Fog has yet to clear on state budget (Capitol Updates)

“Foggy Forest” by DmitryGapeshin is licensed under CC BY-NC-ND 3.0

Steve Lewis served as Speaker of the Oklahoma House of Representatives from 1989-1991. He currently practices law in Tulsa and represents clients at the Capitol.

Nine weeks down and seven weeks to go in this session, and the fog has yet to begin clearing on the FY-18 budget outlook. House appropriations Chair Leslie Osborn sent a shot over the bow recently when she asked agencies to report what they would do with a 14.5 percent budget cut. The results reported by most agencies were unacceptable by most any measure. But there still exists no public proposal by legislative leadership for a package of revenue measures that would come close to closing the budget gap.

It seems clear that a deal has been made to end the 10-year, fifty one-hundredths of one cent ($0.0050) tax credit earned on every kilowatt of electricity produced by wind facilities going into production after July 1, 2017. The credit is a refundable tax credit, which means it’s money that is paid directly out of the state treasury, and it has cost more than was ever anticipated. This, however will have no impact on the FY-18 budget so it will be no help in solving the budget gap. The budgets it will affect will occur in FY-19 and beyond.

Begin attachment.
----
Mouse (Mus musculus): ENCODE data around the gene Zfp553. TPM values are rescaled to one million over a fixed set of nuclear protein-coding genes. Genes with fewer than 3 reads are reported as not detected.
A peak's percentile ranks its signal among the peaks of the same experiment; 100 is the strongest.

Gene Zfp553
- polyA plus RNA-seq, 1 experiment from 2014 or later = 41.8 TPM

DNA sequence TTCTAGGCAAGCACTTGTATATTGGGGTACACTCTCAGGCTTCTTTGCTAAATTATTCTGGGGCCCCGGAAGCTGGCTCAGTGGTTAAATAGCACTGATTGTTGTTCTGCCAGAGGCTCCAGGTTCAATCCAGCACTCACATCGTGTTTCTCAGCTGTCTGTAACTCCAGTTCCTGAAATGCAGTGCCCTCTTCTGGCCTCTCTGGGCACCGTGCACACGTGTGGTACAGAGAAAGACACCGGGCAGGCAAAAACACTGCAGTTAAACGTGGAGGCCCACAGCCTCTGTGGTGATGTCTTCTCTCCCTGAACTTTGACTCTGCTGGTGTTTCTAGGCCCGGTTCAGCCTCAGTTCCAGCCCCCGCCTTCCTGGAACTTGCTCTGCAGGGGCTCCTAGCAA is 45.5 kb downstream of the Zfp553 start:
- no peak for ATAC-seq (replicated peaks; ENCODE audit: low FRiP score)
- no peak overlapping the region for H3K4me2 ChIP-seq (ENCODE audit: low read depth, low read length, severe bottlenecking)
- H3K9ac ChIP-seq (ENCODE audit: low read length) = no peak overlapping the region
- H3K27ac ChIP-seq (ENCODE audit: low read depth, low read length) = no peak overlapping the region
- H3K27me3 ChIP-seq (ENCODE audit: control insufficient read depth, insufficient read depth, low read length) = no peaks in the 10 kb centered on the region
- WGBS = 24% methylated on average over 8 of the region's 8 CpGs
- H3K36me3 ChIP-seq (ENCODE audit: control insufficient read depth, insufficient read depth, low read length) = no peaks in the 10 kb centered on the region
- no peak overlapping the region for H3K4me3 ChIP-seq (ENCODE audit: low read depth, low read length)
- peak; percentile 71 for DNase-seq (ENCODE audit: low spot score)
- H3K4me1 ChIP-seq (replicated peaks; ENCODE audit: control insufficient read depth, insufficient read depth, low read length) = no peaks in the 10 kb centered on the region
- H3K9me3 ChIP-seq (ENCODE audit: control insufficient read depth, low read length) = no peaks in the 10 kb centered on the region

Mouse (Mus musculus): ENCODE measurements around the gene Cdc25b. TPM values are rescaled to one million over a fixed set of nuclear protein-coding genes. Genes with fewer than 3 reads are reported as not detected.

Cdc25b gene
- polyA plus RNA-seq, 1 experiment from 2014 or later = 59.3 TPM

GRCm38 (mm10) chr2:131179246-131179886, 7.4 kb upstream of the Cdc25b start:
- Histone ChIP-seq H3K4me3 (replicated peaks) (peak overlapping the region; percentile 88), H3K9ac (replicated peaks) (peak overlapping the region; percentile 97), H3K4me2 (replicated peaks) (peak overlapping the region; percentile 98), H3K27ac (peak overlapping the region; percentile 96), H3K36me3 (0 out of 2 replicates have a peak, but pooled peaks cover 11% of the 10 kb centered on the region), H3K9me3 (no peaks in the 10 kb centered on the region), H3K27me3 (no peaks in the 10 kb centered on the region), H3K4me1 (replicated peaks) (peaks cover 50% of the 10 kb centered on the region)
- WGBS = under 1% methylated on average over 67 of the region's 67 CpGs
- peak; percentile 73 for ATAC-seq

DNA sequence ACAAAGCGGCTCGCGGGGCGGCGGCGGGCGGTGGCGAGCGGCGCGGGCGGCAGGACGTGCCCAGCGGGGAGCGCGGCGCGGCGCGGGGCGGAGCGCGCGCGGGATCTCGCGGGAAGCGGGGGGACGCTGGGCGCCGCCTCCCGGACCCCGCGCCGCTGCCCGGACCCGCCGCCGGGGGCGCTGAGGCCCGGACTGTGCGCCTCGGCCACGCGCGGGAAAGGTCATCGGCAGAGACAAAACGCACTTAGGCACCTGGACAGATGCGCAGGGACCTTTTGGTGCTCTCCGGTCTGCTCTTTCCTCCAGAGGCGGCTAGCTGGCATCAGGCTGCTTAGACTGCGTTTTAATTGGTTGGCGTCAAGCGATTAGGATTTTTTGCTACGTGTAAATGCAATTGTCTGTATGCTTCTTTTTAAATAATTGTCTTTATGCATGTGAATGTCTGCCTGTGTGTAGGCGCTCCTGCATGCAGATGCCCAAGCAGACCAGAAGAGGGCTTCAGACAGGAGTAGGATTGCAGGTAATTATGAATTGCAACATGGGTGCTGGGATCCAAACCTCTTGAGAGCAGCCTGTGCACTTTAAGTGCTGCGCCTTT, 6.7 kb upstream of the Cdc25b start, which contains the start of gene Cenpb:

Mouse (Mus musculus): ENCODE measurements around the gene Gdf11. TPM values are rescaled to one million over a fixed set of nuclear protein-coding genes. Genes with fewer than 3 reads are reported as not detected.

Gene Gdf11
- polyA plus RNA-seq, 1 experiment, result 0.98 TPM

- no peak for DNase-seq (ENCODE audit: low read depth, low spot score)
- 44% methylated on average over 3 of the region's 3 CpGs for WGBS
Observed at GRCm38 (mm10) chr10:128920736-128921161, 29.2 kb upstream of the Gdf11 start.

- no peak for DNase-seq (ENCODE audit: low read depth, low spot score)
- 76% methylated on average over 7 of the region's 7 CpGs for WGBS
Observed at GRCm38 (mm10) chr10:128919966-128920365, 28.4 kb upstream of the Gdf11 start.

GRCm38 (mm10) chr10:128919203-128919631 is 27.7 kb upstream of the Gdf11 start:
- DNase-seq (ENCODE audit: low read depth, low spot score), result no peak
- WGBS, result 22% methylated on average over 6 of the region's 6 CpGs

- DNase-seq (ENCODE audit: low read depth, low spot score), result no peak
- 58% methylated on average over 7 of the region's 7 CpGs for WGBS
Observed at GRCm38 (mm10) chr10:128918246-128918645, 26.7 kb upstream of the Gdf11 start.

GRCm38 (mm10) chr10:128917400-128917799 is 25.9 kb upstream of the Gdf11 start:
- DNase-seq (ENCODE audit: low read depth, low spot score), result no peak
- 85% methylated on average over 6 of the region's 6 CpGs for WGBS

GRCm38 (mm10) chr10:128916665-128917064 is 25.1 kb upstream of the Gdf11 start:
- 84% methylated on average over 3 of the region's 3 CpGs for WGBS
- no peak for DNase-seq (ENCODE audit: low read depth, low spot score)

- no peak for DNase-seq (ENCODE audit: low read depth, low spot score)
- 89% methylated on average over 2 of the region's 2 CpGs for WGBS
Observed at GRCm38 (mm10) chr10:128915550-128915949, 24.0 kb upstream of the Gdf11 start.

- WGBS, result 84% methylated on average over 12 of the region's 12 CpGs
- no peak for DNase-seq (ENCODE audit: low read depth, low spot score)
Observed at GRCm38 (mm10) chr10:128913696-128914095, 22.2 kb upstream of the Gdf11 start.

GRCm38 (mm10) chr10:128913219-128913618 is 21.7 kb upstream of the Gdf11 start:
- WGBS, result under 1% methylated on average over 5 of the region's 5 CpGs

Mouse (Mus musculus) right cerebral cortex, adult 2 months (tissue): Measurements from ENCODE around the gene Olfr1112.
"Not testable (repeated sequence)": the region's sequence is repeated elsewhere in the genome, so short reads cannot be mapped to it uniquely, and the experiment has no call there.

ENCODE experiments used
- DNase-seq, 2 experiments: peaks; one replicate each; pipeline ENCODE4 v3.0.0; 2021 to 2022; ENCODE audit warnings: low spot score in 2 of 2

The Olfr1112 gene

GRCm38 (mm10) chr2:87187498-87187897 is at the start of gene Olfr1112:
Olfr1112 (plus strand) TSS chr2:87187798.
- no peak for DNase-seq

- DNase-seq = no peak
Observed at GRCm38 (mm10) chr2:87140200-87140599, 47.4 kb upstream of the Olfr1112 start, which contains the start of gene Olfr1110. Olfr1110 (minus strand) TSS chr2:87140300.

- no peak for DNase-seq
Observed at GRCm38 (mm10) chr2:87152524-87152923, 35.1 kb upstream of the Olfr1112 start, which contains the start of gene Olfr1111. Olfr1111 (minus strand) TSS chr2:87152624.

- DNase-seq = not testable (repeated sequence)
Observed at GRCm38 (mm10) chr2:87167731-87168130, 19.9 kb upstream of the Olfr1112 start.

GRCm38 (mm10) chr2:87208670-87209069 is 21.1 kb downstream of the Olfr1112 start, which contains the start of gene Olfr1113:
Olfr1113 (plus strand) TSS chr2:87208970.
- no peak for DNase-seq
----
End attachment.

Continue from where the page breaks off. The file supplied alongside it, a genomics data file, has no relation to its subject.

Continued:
The House of Representatives is where revenue increases must start, so it’s the House’s move. Democratic leader Scott Inman threw out another proposal last week to bring most of his caucus, consisting of 26 votes, to support the $1.50 per pack cigarette tax if the Republicans will support expanding Medicaid under the Affordable Care Act. This is in addition to the variety of revenue increases he proposed recently as part of a revenue plan that would include the cigarette tax. The revenue the cigarette tax would produce would more than pay for the state match for the federal dollars. It would also save state health care dollars that are now paying 100 percent for services that would be 90 percent paid by federal dollars.

Rumors circulate around the Capitol that “everything is on the table” when it comes to revenue increases, but the current thinking among the Republican leadership is that they are primarily looking at what they can pass with a 51 percent vote. Under the Legislature’s current working definition of a revenue increase, which is only measures that raise tax “rates,” this leaves most substantial revenue raisers off the table. Apparently, the Republicans feel it is futile, or too distasteful, to deal with the Democrats, although they know they will need at least 10 to 15 Democratic votes to pass most any significant tax proposal. It might be helpful if the Democrats could ease back for a while from some of the blame rhetoric that has become the staple of House floor debate. Lawyers are good at calling each other everything in the book in the courtroom then having beers together later, but legislators — not so much.

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Steve Lewis served as Speaker of the Oklahoma House of Representatives from 1989-1990. He currently practices law in Tulsa and represents clients at the Capitol.

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